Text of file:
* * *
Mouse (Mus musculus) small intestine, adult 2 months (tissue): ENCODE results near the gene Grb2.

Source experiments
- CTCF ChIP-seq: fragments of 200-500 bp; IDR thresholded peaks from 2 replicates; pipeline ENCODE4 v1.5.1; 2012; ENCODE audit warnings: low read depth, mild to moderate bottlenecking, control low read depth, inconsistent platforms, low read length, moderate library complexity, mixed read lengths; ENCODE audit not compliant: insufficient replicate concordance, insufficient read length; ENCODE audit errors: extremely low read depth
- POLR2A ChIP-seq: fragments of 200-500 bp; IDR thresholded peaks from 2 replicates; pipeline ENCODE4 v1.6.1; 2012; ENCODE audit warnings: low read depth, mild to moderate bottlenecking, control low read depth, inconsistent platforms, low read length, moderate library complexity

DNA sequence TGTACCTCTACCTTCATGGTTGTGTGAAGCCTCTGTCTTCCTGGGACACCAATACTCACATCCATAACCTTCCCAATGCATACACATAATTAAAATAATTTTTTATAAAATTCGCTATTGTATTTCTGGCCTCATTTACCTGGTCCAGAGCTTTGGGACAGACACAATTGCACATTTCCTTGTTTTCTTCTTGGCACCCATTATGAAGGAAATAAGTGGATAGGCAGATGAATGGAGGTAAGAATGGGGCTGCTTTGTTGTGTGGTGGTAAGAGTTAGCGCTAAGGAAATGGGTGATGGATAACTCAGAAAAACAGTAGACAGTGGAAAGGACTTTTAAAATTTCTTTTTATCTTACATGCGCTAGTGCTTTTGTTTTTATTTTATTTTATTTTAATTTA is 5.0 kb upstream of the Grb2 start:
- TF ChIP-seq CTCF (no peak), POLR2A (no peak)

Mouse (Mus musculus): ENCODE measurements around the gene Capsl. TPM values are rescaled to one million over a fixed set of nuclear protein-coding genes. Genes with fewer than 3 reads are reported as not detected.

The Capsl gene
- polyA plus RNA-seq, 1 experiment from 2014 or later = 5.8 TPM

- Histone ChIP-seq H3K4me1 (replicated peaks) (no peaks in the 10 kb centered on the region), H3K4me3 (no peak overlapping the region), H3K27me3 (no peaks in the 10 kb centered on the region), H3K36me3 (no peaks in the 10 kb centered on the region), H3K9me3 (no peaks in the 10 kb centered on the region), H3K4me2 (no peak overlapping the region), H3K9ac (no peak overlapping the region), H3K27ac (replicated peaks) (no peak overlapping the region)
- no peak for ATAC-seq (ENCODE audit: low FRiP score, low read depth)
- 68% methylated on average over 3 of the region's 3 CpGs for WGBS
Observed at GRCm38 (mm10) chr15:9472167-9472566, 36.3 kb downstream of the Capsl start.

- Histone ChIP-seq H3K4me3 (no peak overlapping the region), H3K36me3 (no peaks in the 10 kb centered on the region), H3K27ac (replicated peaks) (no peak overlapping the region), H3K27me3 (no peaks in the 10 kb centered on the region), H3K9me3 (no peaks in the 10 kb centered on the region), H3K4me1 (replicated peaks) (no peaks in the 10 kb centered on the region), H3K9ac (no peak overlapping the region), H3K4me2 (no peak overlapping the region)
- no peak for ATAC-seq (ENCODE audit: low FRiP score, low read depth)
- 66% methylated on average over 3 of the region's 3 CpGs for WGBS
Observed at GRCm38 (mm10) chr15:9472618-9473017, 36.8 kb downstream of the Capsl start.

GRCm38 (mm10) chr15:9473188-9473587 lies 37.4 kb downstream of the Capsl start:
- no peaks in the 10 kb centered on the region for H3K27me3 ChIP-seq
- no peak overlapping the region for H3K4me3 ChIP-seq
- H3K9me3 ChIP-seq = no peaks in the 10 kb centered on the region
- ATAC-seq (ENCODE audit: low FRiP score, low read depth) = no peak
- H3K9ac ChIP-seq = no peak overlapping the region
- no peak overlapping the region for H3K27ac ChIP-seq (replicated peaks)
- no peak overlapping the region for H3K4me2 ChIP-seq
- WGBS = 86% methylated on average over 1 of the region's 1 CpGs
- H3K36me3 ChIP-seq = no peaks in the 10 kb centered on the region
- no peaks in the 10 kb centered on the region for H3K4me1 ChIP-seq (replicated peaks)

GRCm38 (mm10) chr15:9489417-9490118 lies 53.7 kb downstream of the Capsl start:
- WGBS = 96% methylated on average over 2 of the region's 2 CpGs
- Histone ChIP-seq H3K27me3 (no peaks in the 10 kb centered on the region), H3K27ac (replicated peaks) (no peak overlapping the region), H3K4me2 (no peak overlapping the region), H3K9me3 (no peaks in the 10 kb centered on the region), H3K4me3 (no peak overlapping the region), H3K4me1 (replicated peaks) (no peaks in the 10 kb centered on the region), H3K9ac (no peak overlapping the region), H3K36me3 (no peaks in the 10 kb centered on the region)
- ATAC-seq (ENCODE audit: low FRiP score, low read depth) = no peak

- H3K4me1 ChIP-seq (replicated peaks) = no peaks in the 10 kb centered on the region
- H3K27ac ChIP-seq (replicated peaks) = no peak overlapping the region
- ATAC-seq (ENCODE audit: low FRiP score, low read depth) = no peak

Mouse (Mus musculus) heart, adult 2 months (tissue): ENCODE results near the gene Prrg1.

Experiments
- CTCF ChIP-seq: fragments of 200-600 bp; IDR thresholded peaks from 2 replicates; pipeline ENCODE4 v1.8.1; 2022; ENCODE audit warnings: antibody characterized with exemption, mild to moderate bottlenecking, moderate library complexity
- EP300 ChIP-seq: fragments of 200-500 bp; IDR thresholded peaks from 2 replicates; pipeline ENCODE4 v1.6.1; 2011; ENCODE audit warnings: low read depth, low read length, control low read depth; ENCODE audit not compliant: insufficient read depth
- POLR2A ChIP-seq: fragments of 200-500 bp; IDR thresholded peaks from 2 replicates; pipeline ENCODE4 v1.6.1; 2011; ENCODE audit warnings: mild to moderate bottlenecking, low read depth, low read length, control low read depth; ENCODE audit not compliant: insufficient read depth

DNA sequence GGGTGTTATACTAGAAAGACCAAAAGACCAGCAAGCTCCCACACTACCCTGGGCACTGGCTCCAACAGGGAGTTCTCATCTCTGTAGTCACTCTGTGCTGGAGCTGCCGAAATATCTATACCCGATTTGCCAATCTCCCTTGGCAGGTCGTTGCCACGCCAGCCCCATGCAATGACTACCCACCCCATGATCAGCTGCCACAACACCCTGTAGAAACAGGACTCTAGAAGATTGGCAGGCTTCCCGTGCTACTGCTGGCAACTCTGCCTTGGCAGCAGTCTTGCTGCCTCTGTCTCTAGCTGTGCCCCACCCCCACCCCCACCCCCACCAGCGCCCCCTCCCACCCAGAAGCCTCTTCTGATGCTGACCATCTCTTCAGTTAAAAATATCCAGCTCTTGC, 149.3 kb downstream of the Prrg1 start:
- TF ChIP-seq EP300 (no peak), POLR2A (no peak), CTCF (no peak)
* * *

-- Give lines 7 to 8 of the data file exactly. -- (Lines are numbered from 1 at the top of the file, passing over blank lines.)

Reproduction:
Mouse (Mus musculus): ENCODE measurements around the gene Capsl. TPM values are rescaled to one million over a fixed set of nuclear protein-coding genes. Genes with fewer than 3 reads are reported as not detected.

The Capsl gene